Someone is reading from the Bhagavad Gita, while a bhajan plays endlessly on loop. The room is mostly people in fantastic clothes, their eyes glazed over like sugar donuts. Some eyes are red, others distant, lost in Memoryland like I’ve mostly been. It remains odd to make real eye contact, hold someone’s gaze, and feel empathy for the shared circumstance we are in.

Even in this small collective, the mourning and grief has been privatised, like watching Netflix alone. I cannot really tell how others are feeling by looking at their faces. There should be more people here, so we can pay tribute to this man and acknowledge each other while we do it.

It is only in the absence of community that I feel the need for more people to validate my own sadness.

The final farewell

When it is time for the antim sanskaar, we proceed toward the building lobby all masked up. Someone is using a phone camera to show my grandfather’s body to someone who could not be present for the final time. The only respite from this singular dystopian world, is the chanting. At least there is some external manifestation of the shared experience that this man’s life was, that every human’s life is.

We drive through unusually nimble Mumbai traffic to a desolate, grey-ed out cremation ground. I am one of the kandhis, or people lending a shoulder to the pyre. This is the final destination, where my grandfather goes from a person to a body. The clouds are flexing, but there is no rain, except the fresh wave of tears from another person each time.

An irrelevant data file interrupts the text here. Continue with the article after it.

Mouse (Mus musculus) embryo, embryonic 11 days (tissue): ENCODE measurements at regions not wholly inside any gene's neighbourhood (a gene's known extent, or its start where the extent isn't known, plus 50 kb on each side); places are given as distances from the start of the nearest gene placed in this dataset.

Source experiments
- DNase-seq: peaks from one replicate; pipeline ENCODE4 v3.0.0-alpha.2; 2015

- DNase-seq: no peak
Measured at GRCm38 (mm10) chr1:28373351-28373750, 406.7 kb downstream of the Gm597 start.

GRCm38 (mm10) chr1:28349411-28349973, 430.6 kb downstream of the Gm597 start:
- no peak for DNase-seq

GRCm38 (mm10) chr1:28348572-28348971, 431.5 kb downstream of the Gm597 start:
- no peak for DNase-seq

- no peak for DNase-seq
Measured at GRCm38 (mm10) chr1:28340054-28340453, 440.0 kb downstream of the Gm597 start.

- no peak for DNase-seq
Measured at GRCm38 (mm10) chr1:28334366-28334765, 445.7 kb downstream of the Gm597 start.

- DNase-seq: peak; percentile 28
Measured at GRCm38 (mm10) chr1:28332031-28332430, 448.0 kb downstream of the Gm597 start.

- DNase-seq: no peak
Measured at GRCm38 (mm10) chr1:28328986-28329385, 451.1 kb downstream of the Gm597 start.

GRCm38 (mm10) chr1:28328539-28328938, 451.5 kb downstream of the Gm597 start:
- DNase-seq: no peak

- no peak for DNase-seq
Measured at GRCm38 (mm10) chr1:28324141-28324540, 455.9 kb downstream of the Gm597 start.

Maybe there is a dignity in this rare privacy. Few but significant people have made it to this funeral, unlike my other grandpa’s cremation which swelled into a small concert. It is kinder on the eye and the soul.

I wonder if tears kill covid, so I could at least see the people around me behind their masks. I want to remember their faces instead of the incomplete silhouette of their clothes and hair and reddened eyes. It would be cathartic to cry along with someone. To catch someone’s eye, to watch their lips shiver in simultaneous, shared misery.

It’s only now that I have understood the full impact and meaning of the phrase, “grief is communal”. It is only in the absence of community that I feel the need for more people to validate my own sadness, to stand testament to the life my grandfather led. As this article puts it, “Though a highly personal experience, grief also requires to be felt in the company of other grief. It is almost indescribable the way grief shifts in the moment it is expressed out loud. In that brief encounter, one’s grief becomes the world’s grief. Although pain-staking and lonely, grief is an invisible thread that connects all of our hearts.”

The quiet setting of his lit pyre is almost poetic, and it helps me process my own grief, as I break down completely for the first time in the day. My eyes are finally riverine, flowing after hours of being dammed by responsibilities. It is only now that I can mine my fondest memories with him. Those that are left of him anyway.

I go home and see the ties he left me, which I wear too little. I remember the last time I saw him, a shadow of the Al Pacino Scarface photo, a definite dilution of his tikka-and-whiskey-serving avatar. His last days weren’t kind to him, and that’s why he probably left. As the shrewd businessman in him would say, “Market bigad gaya hai.”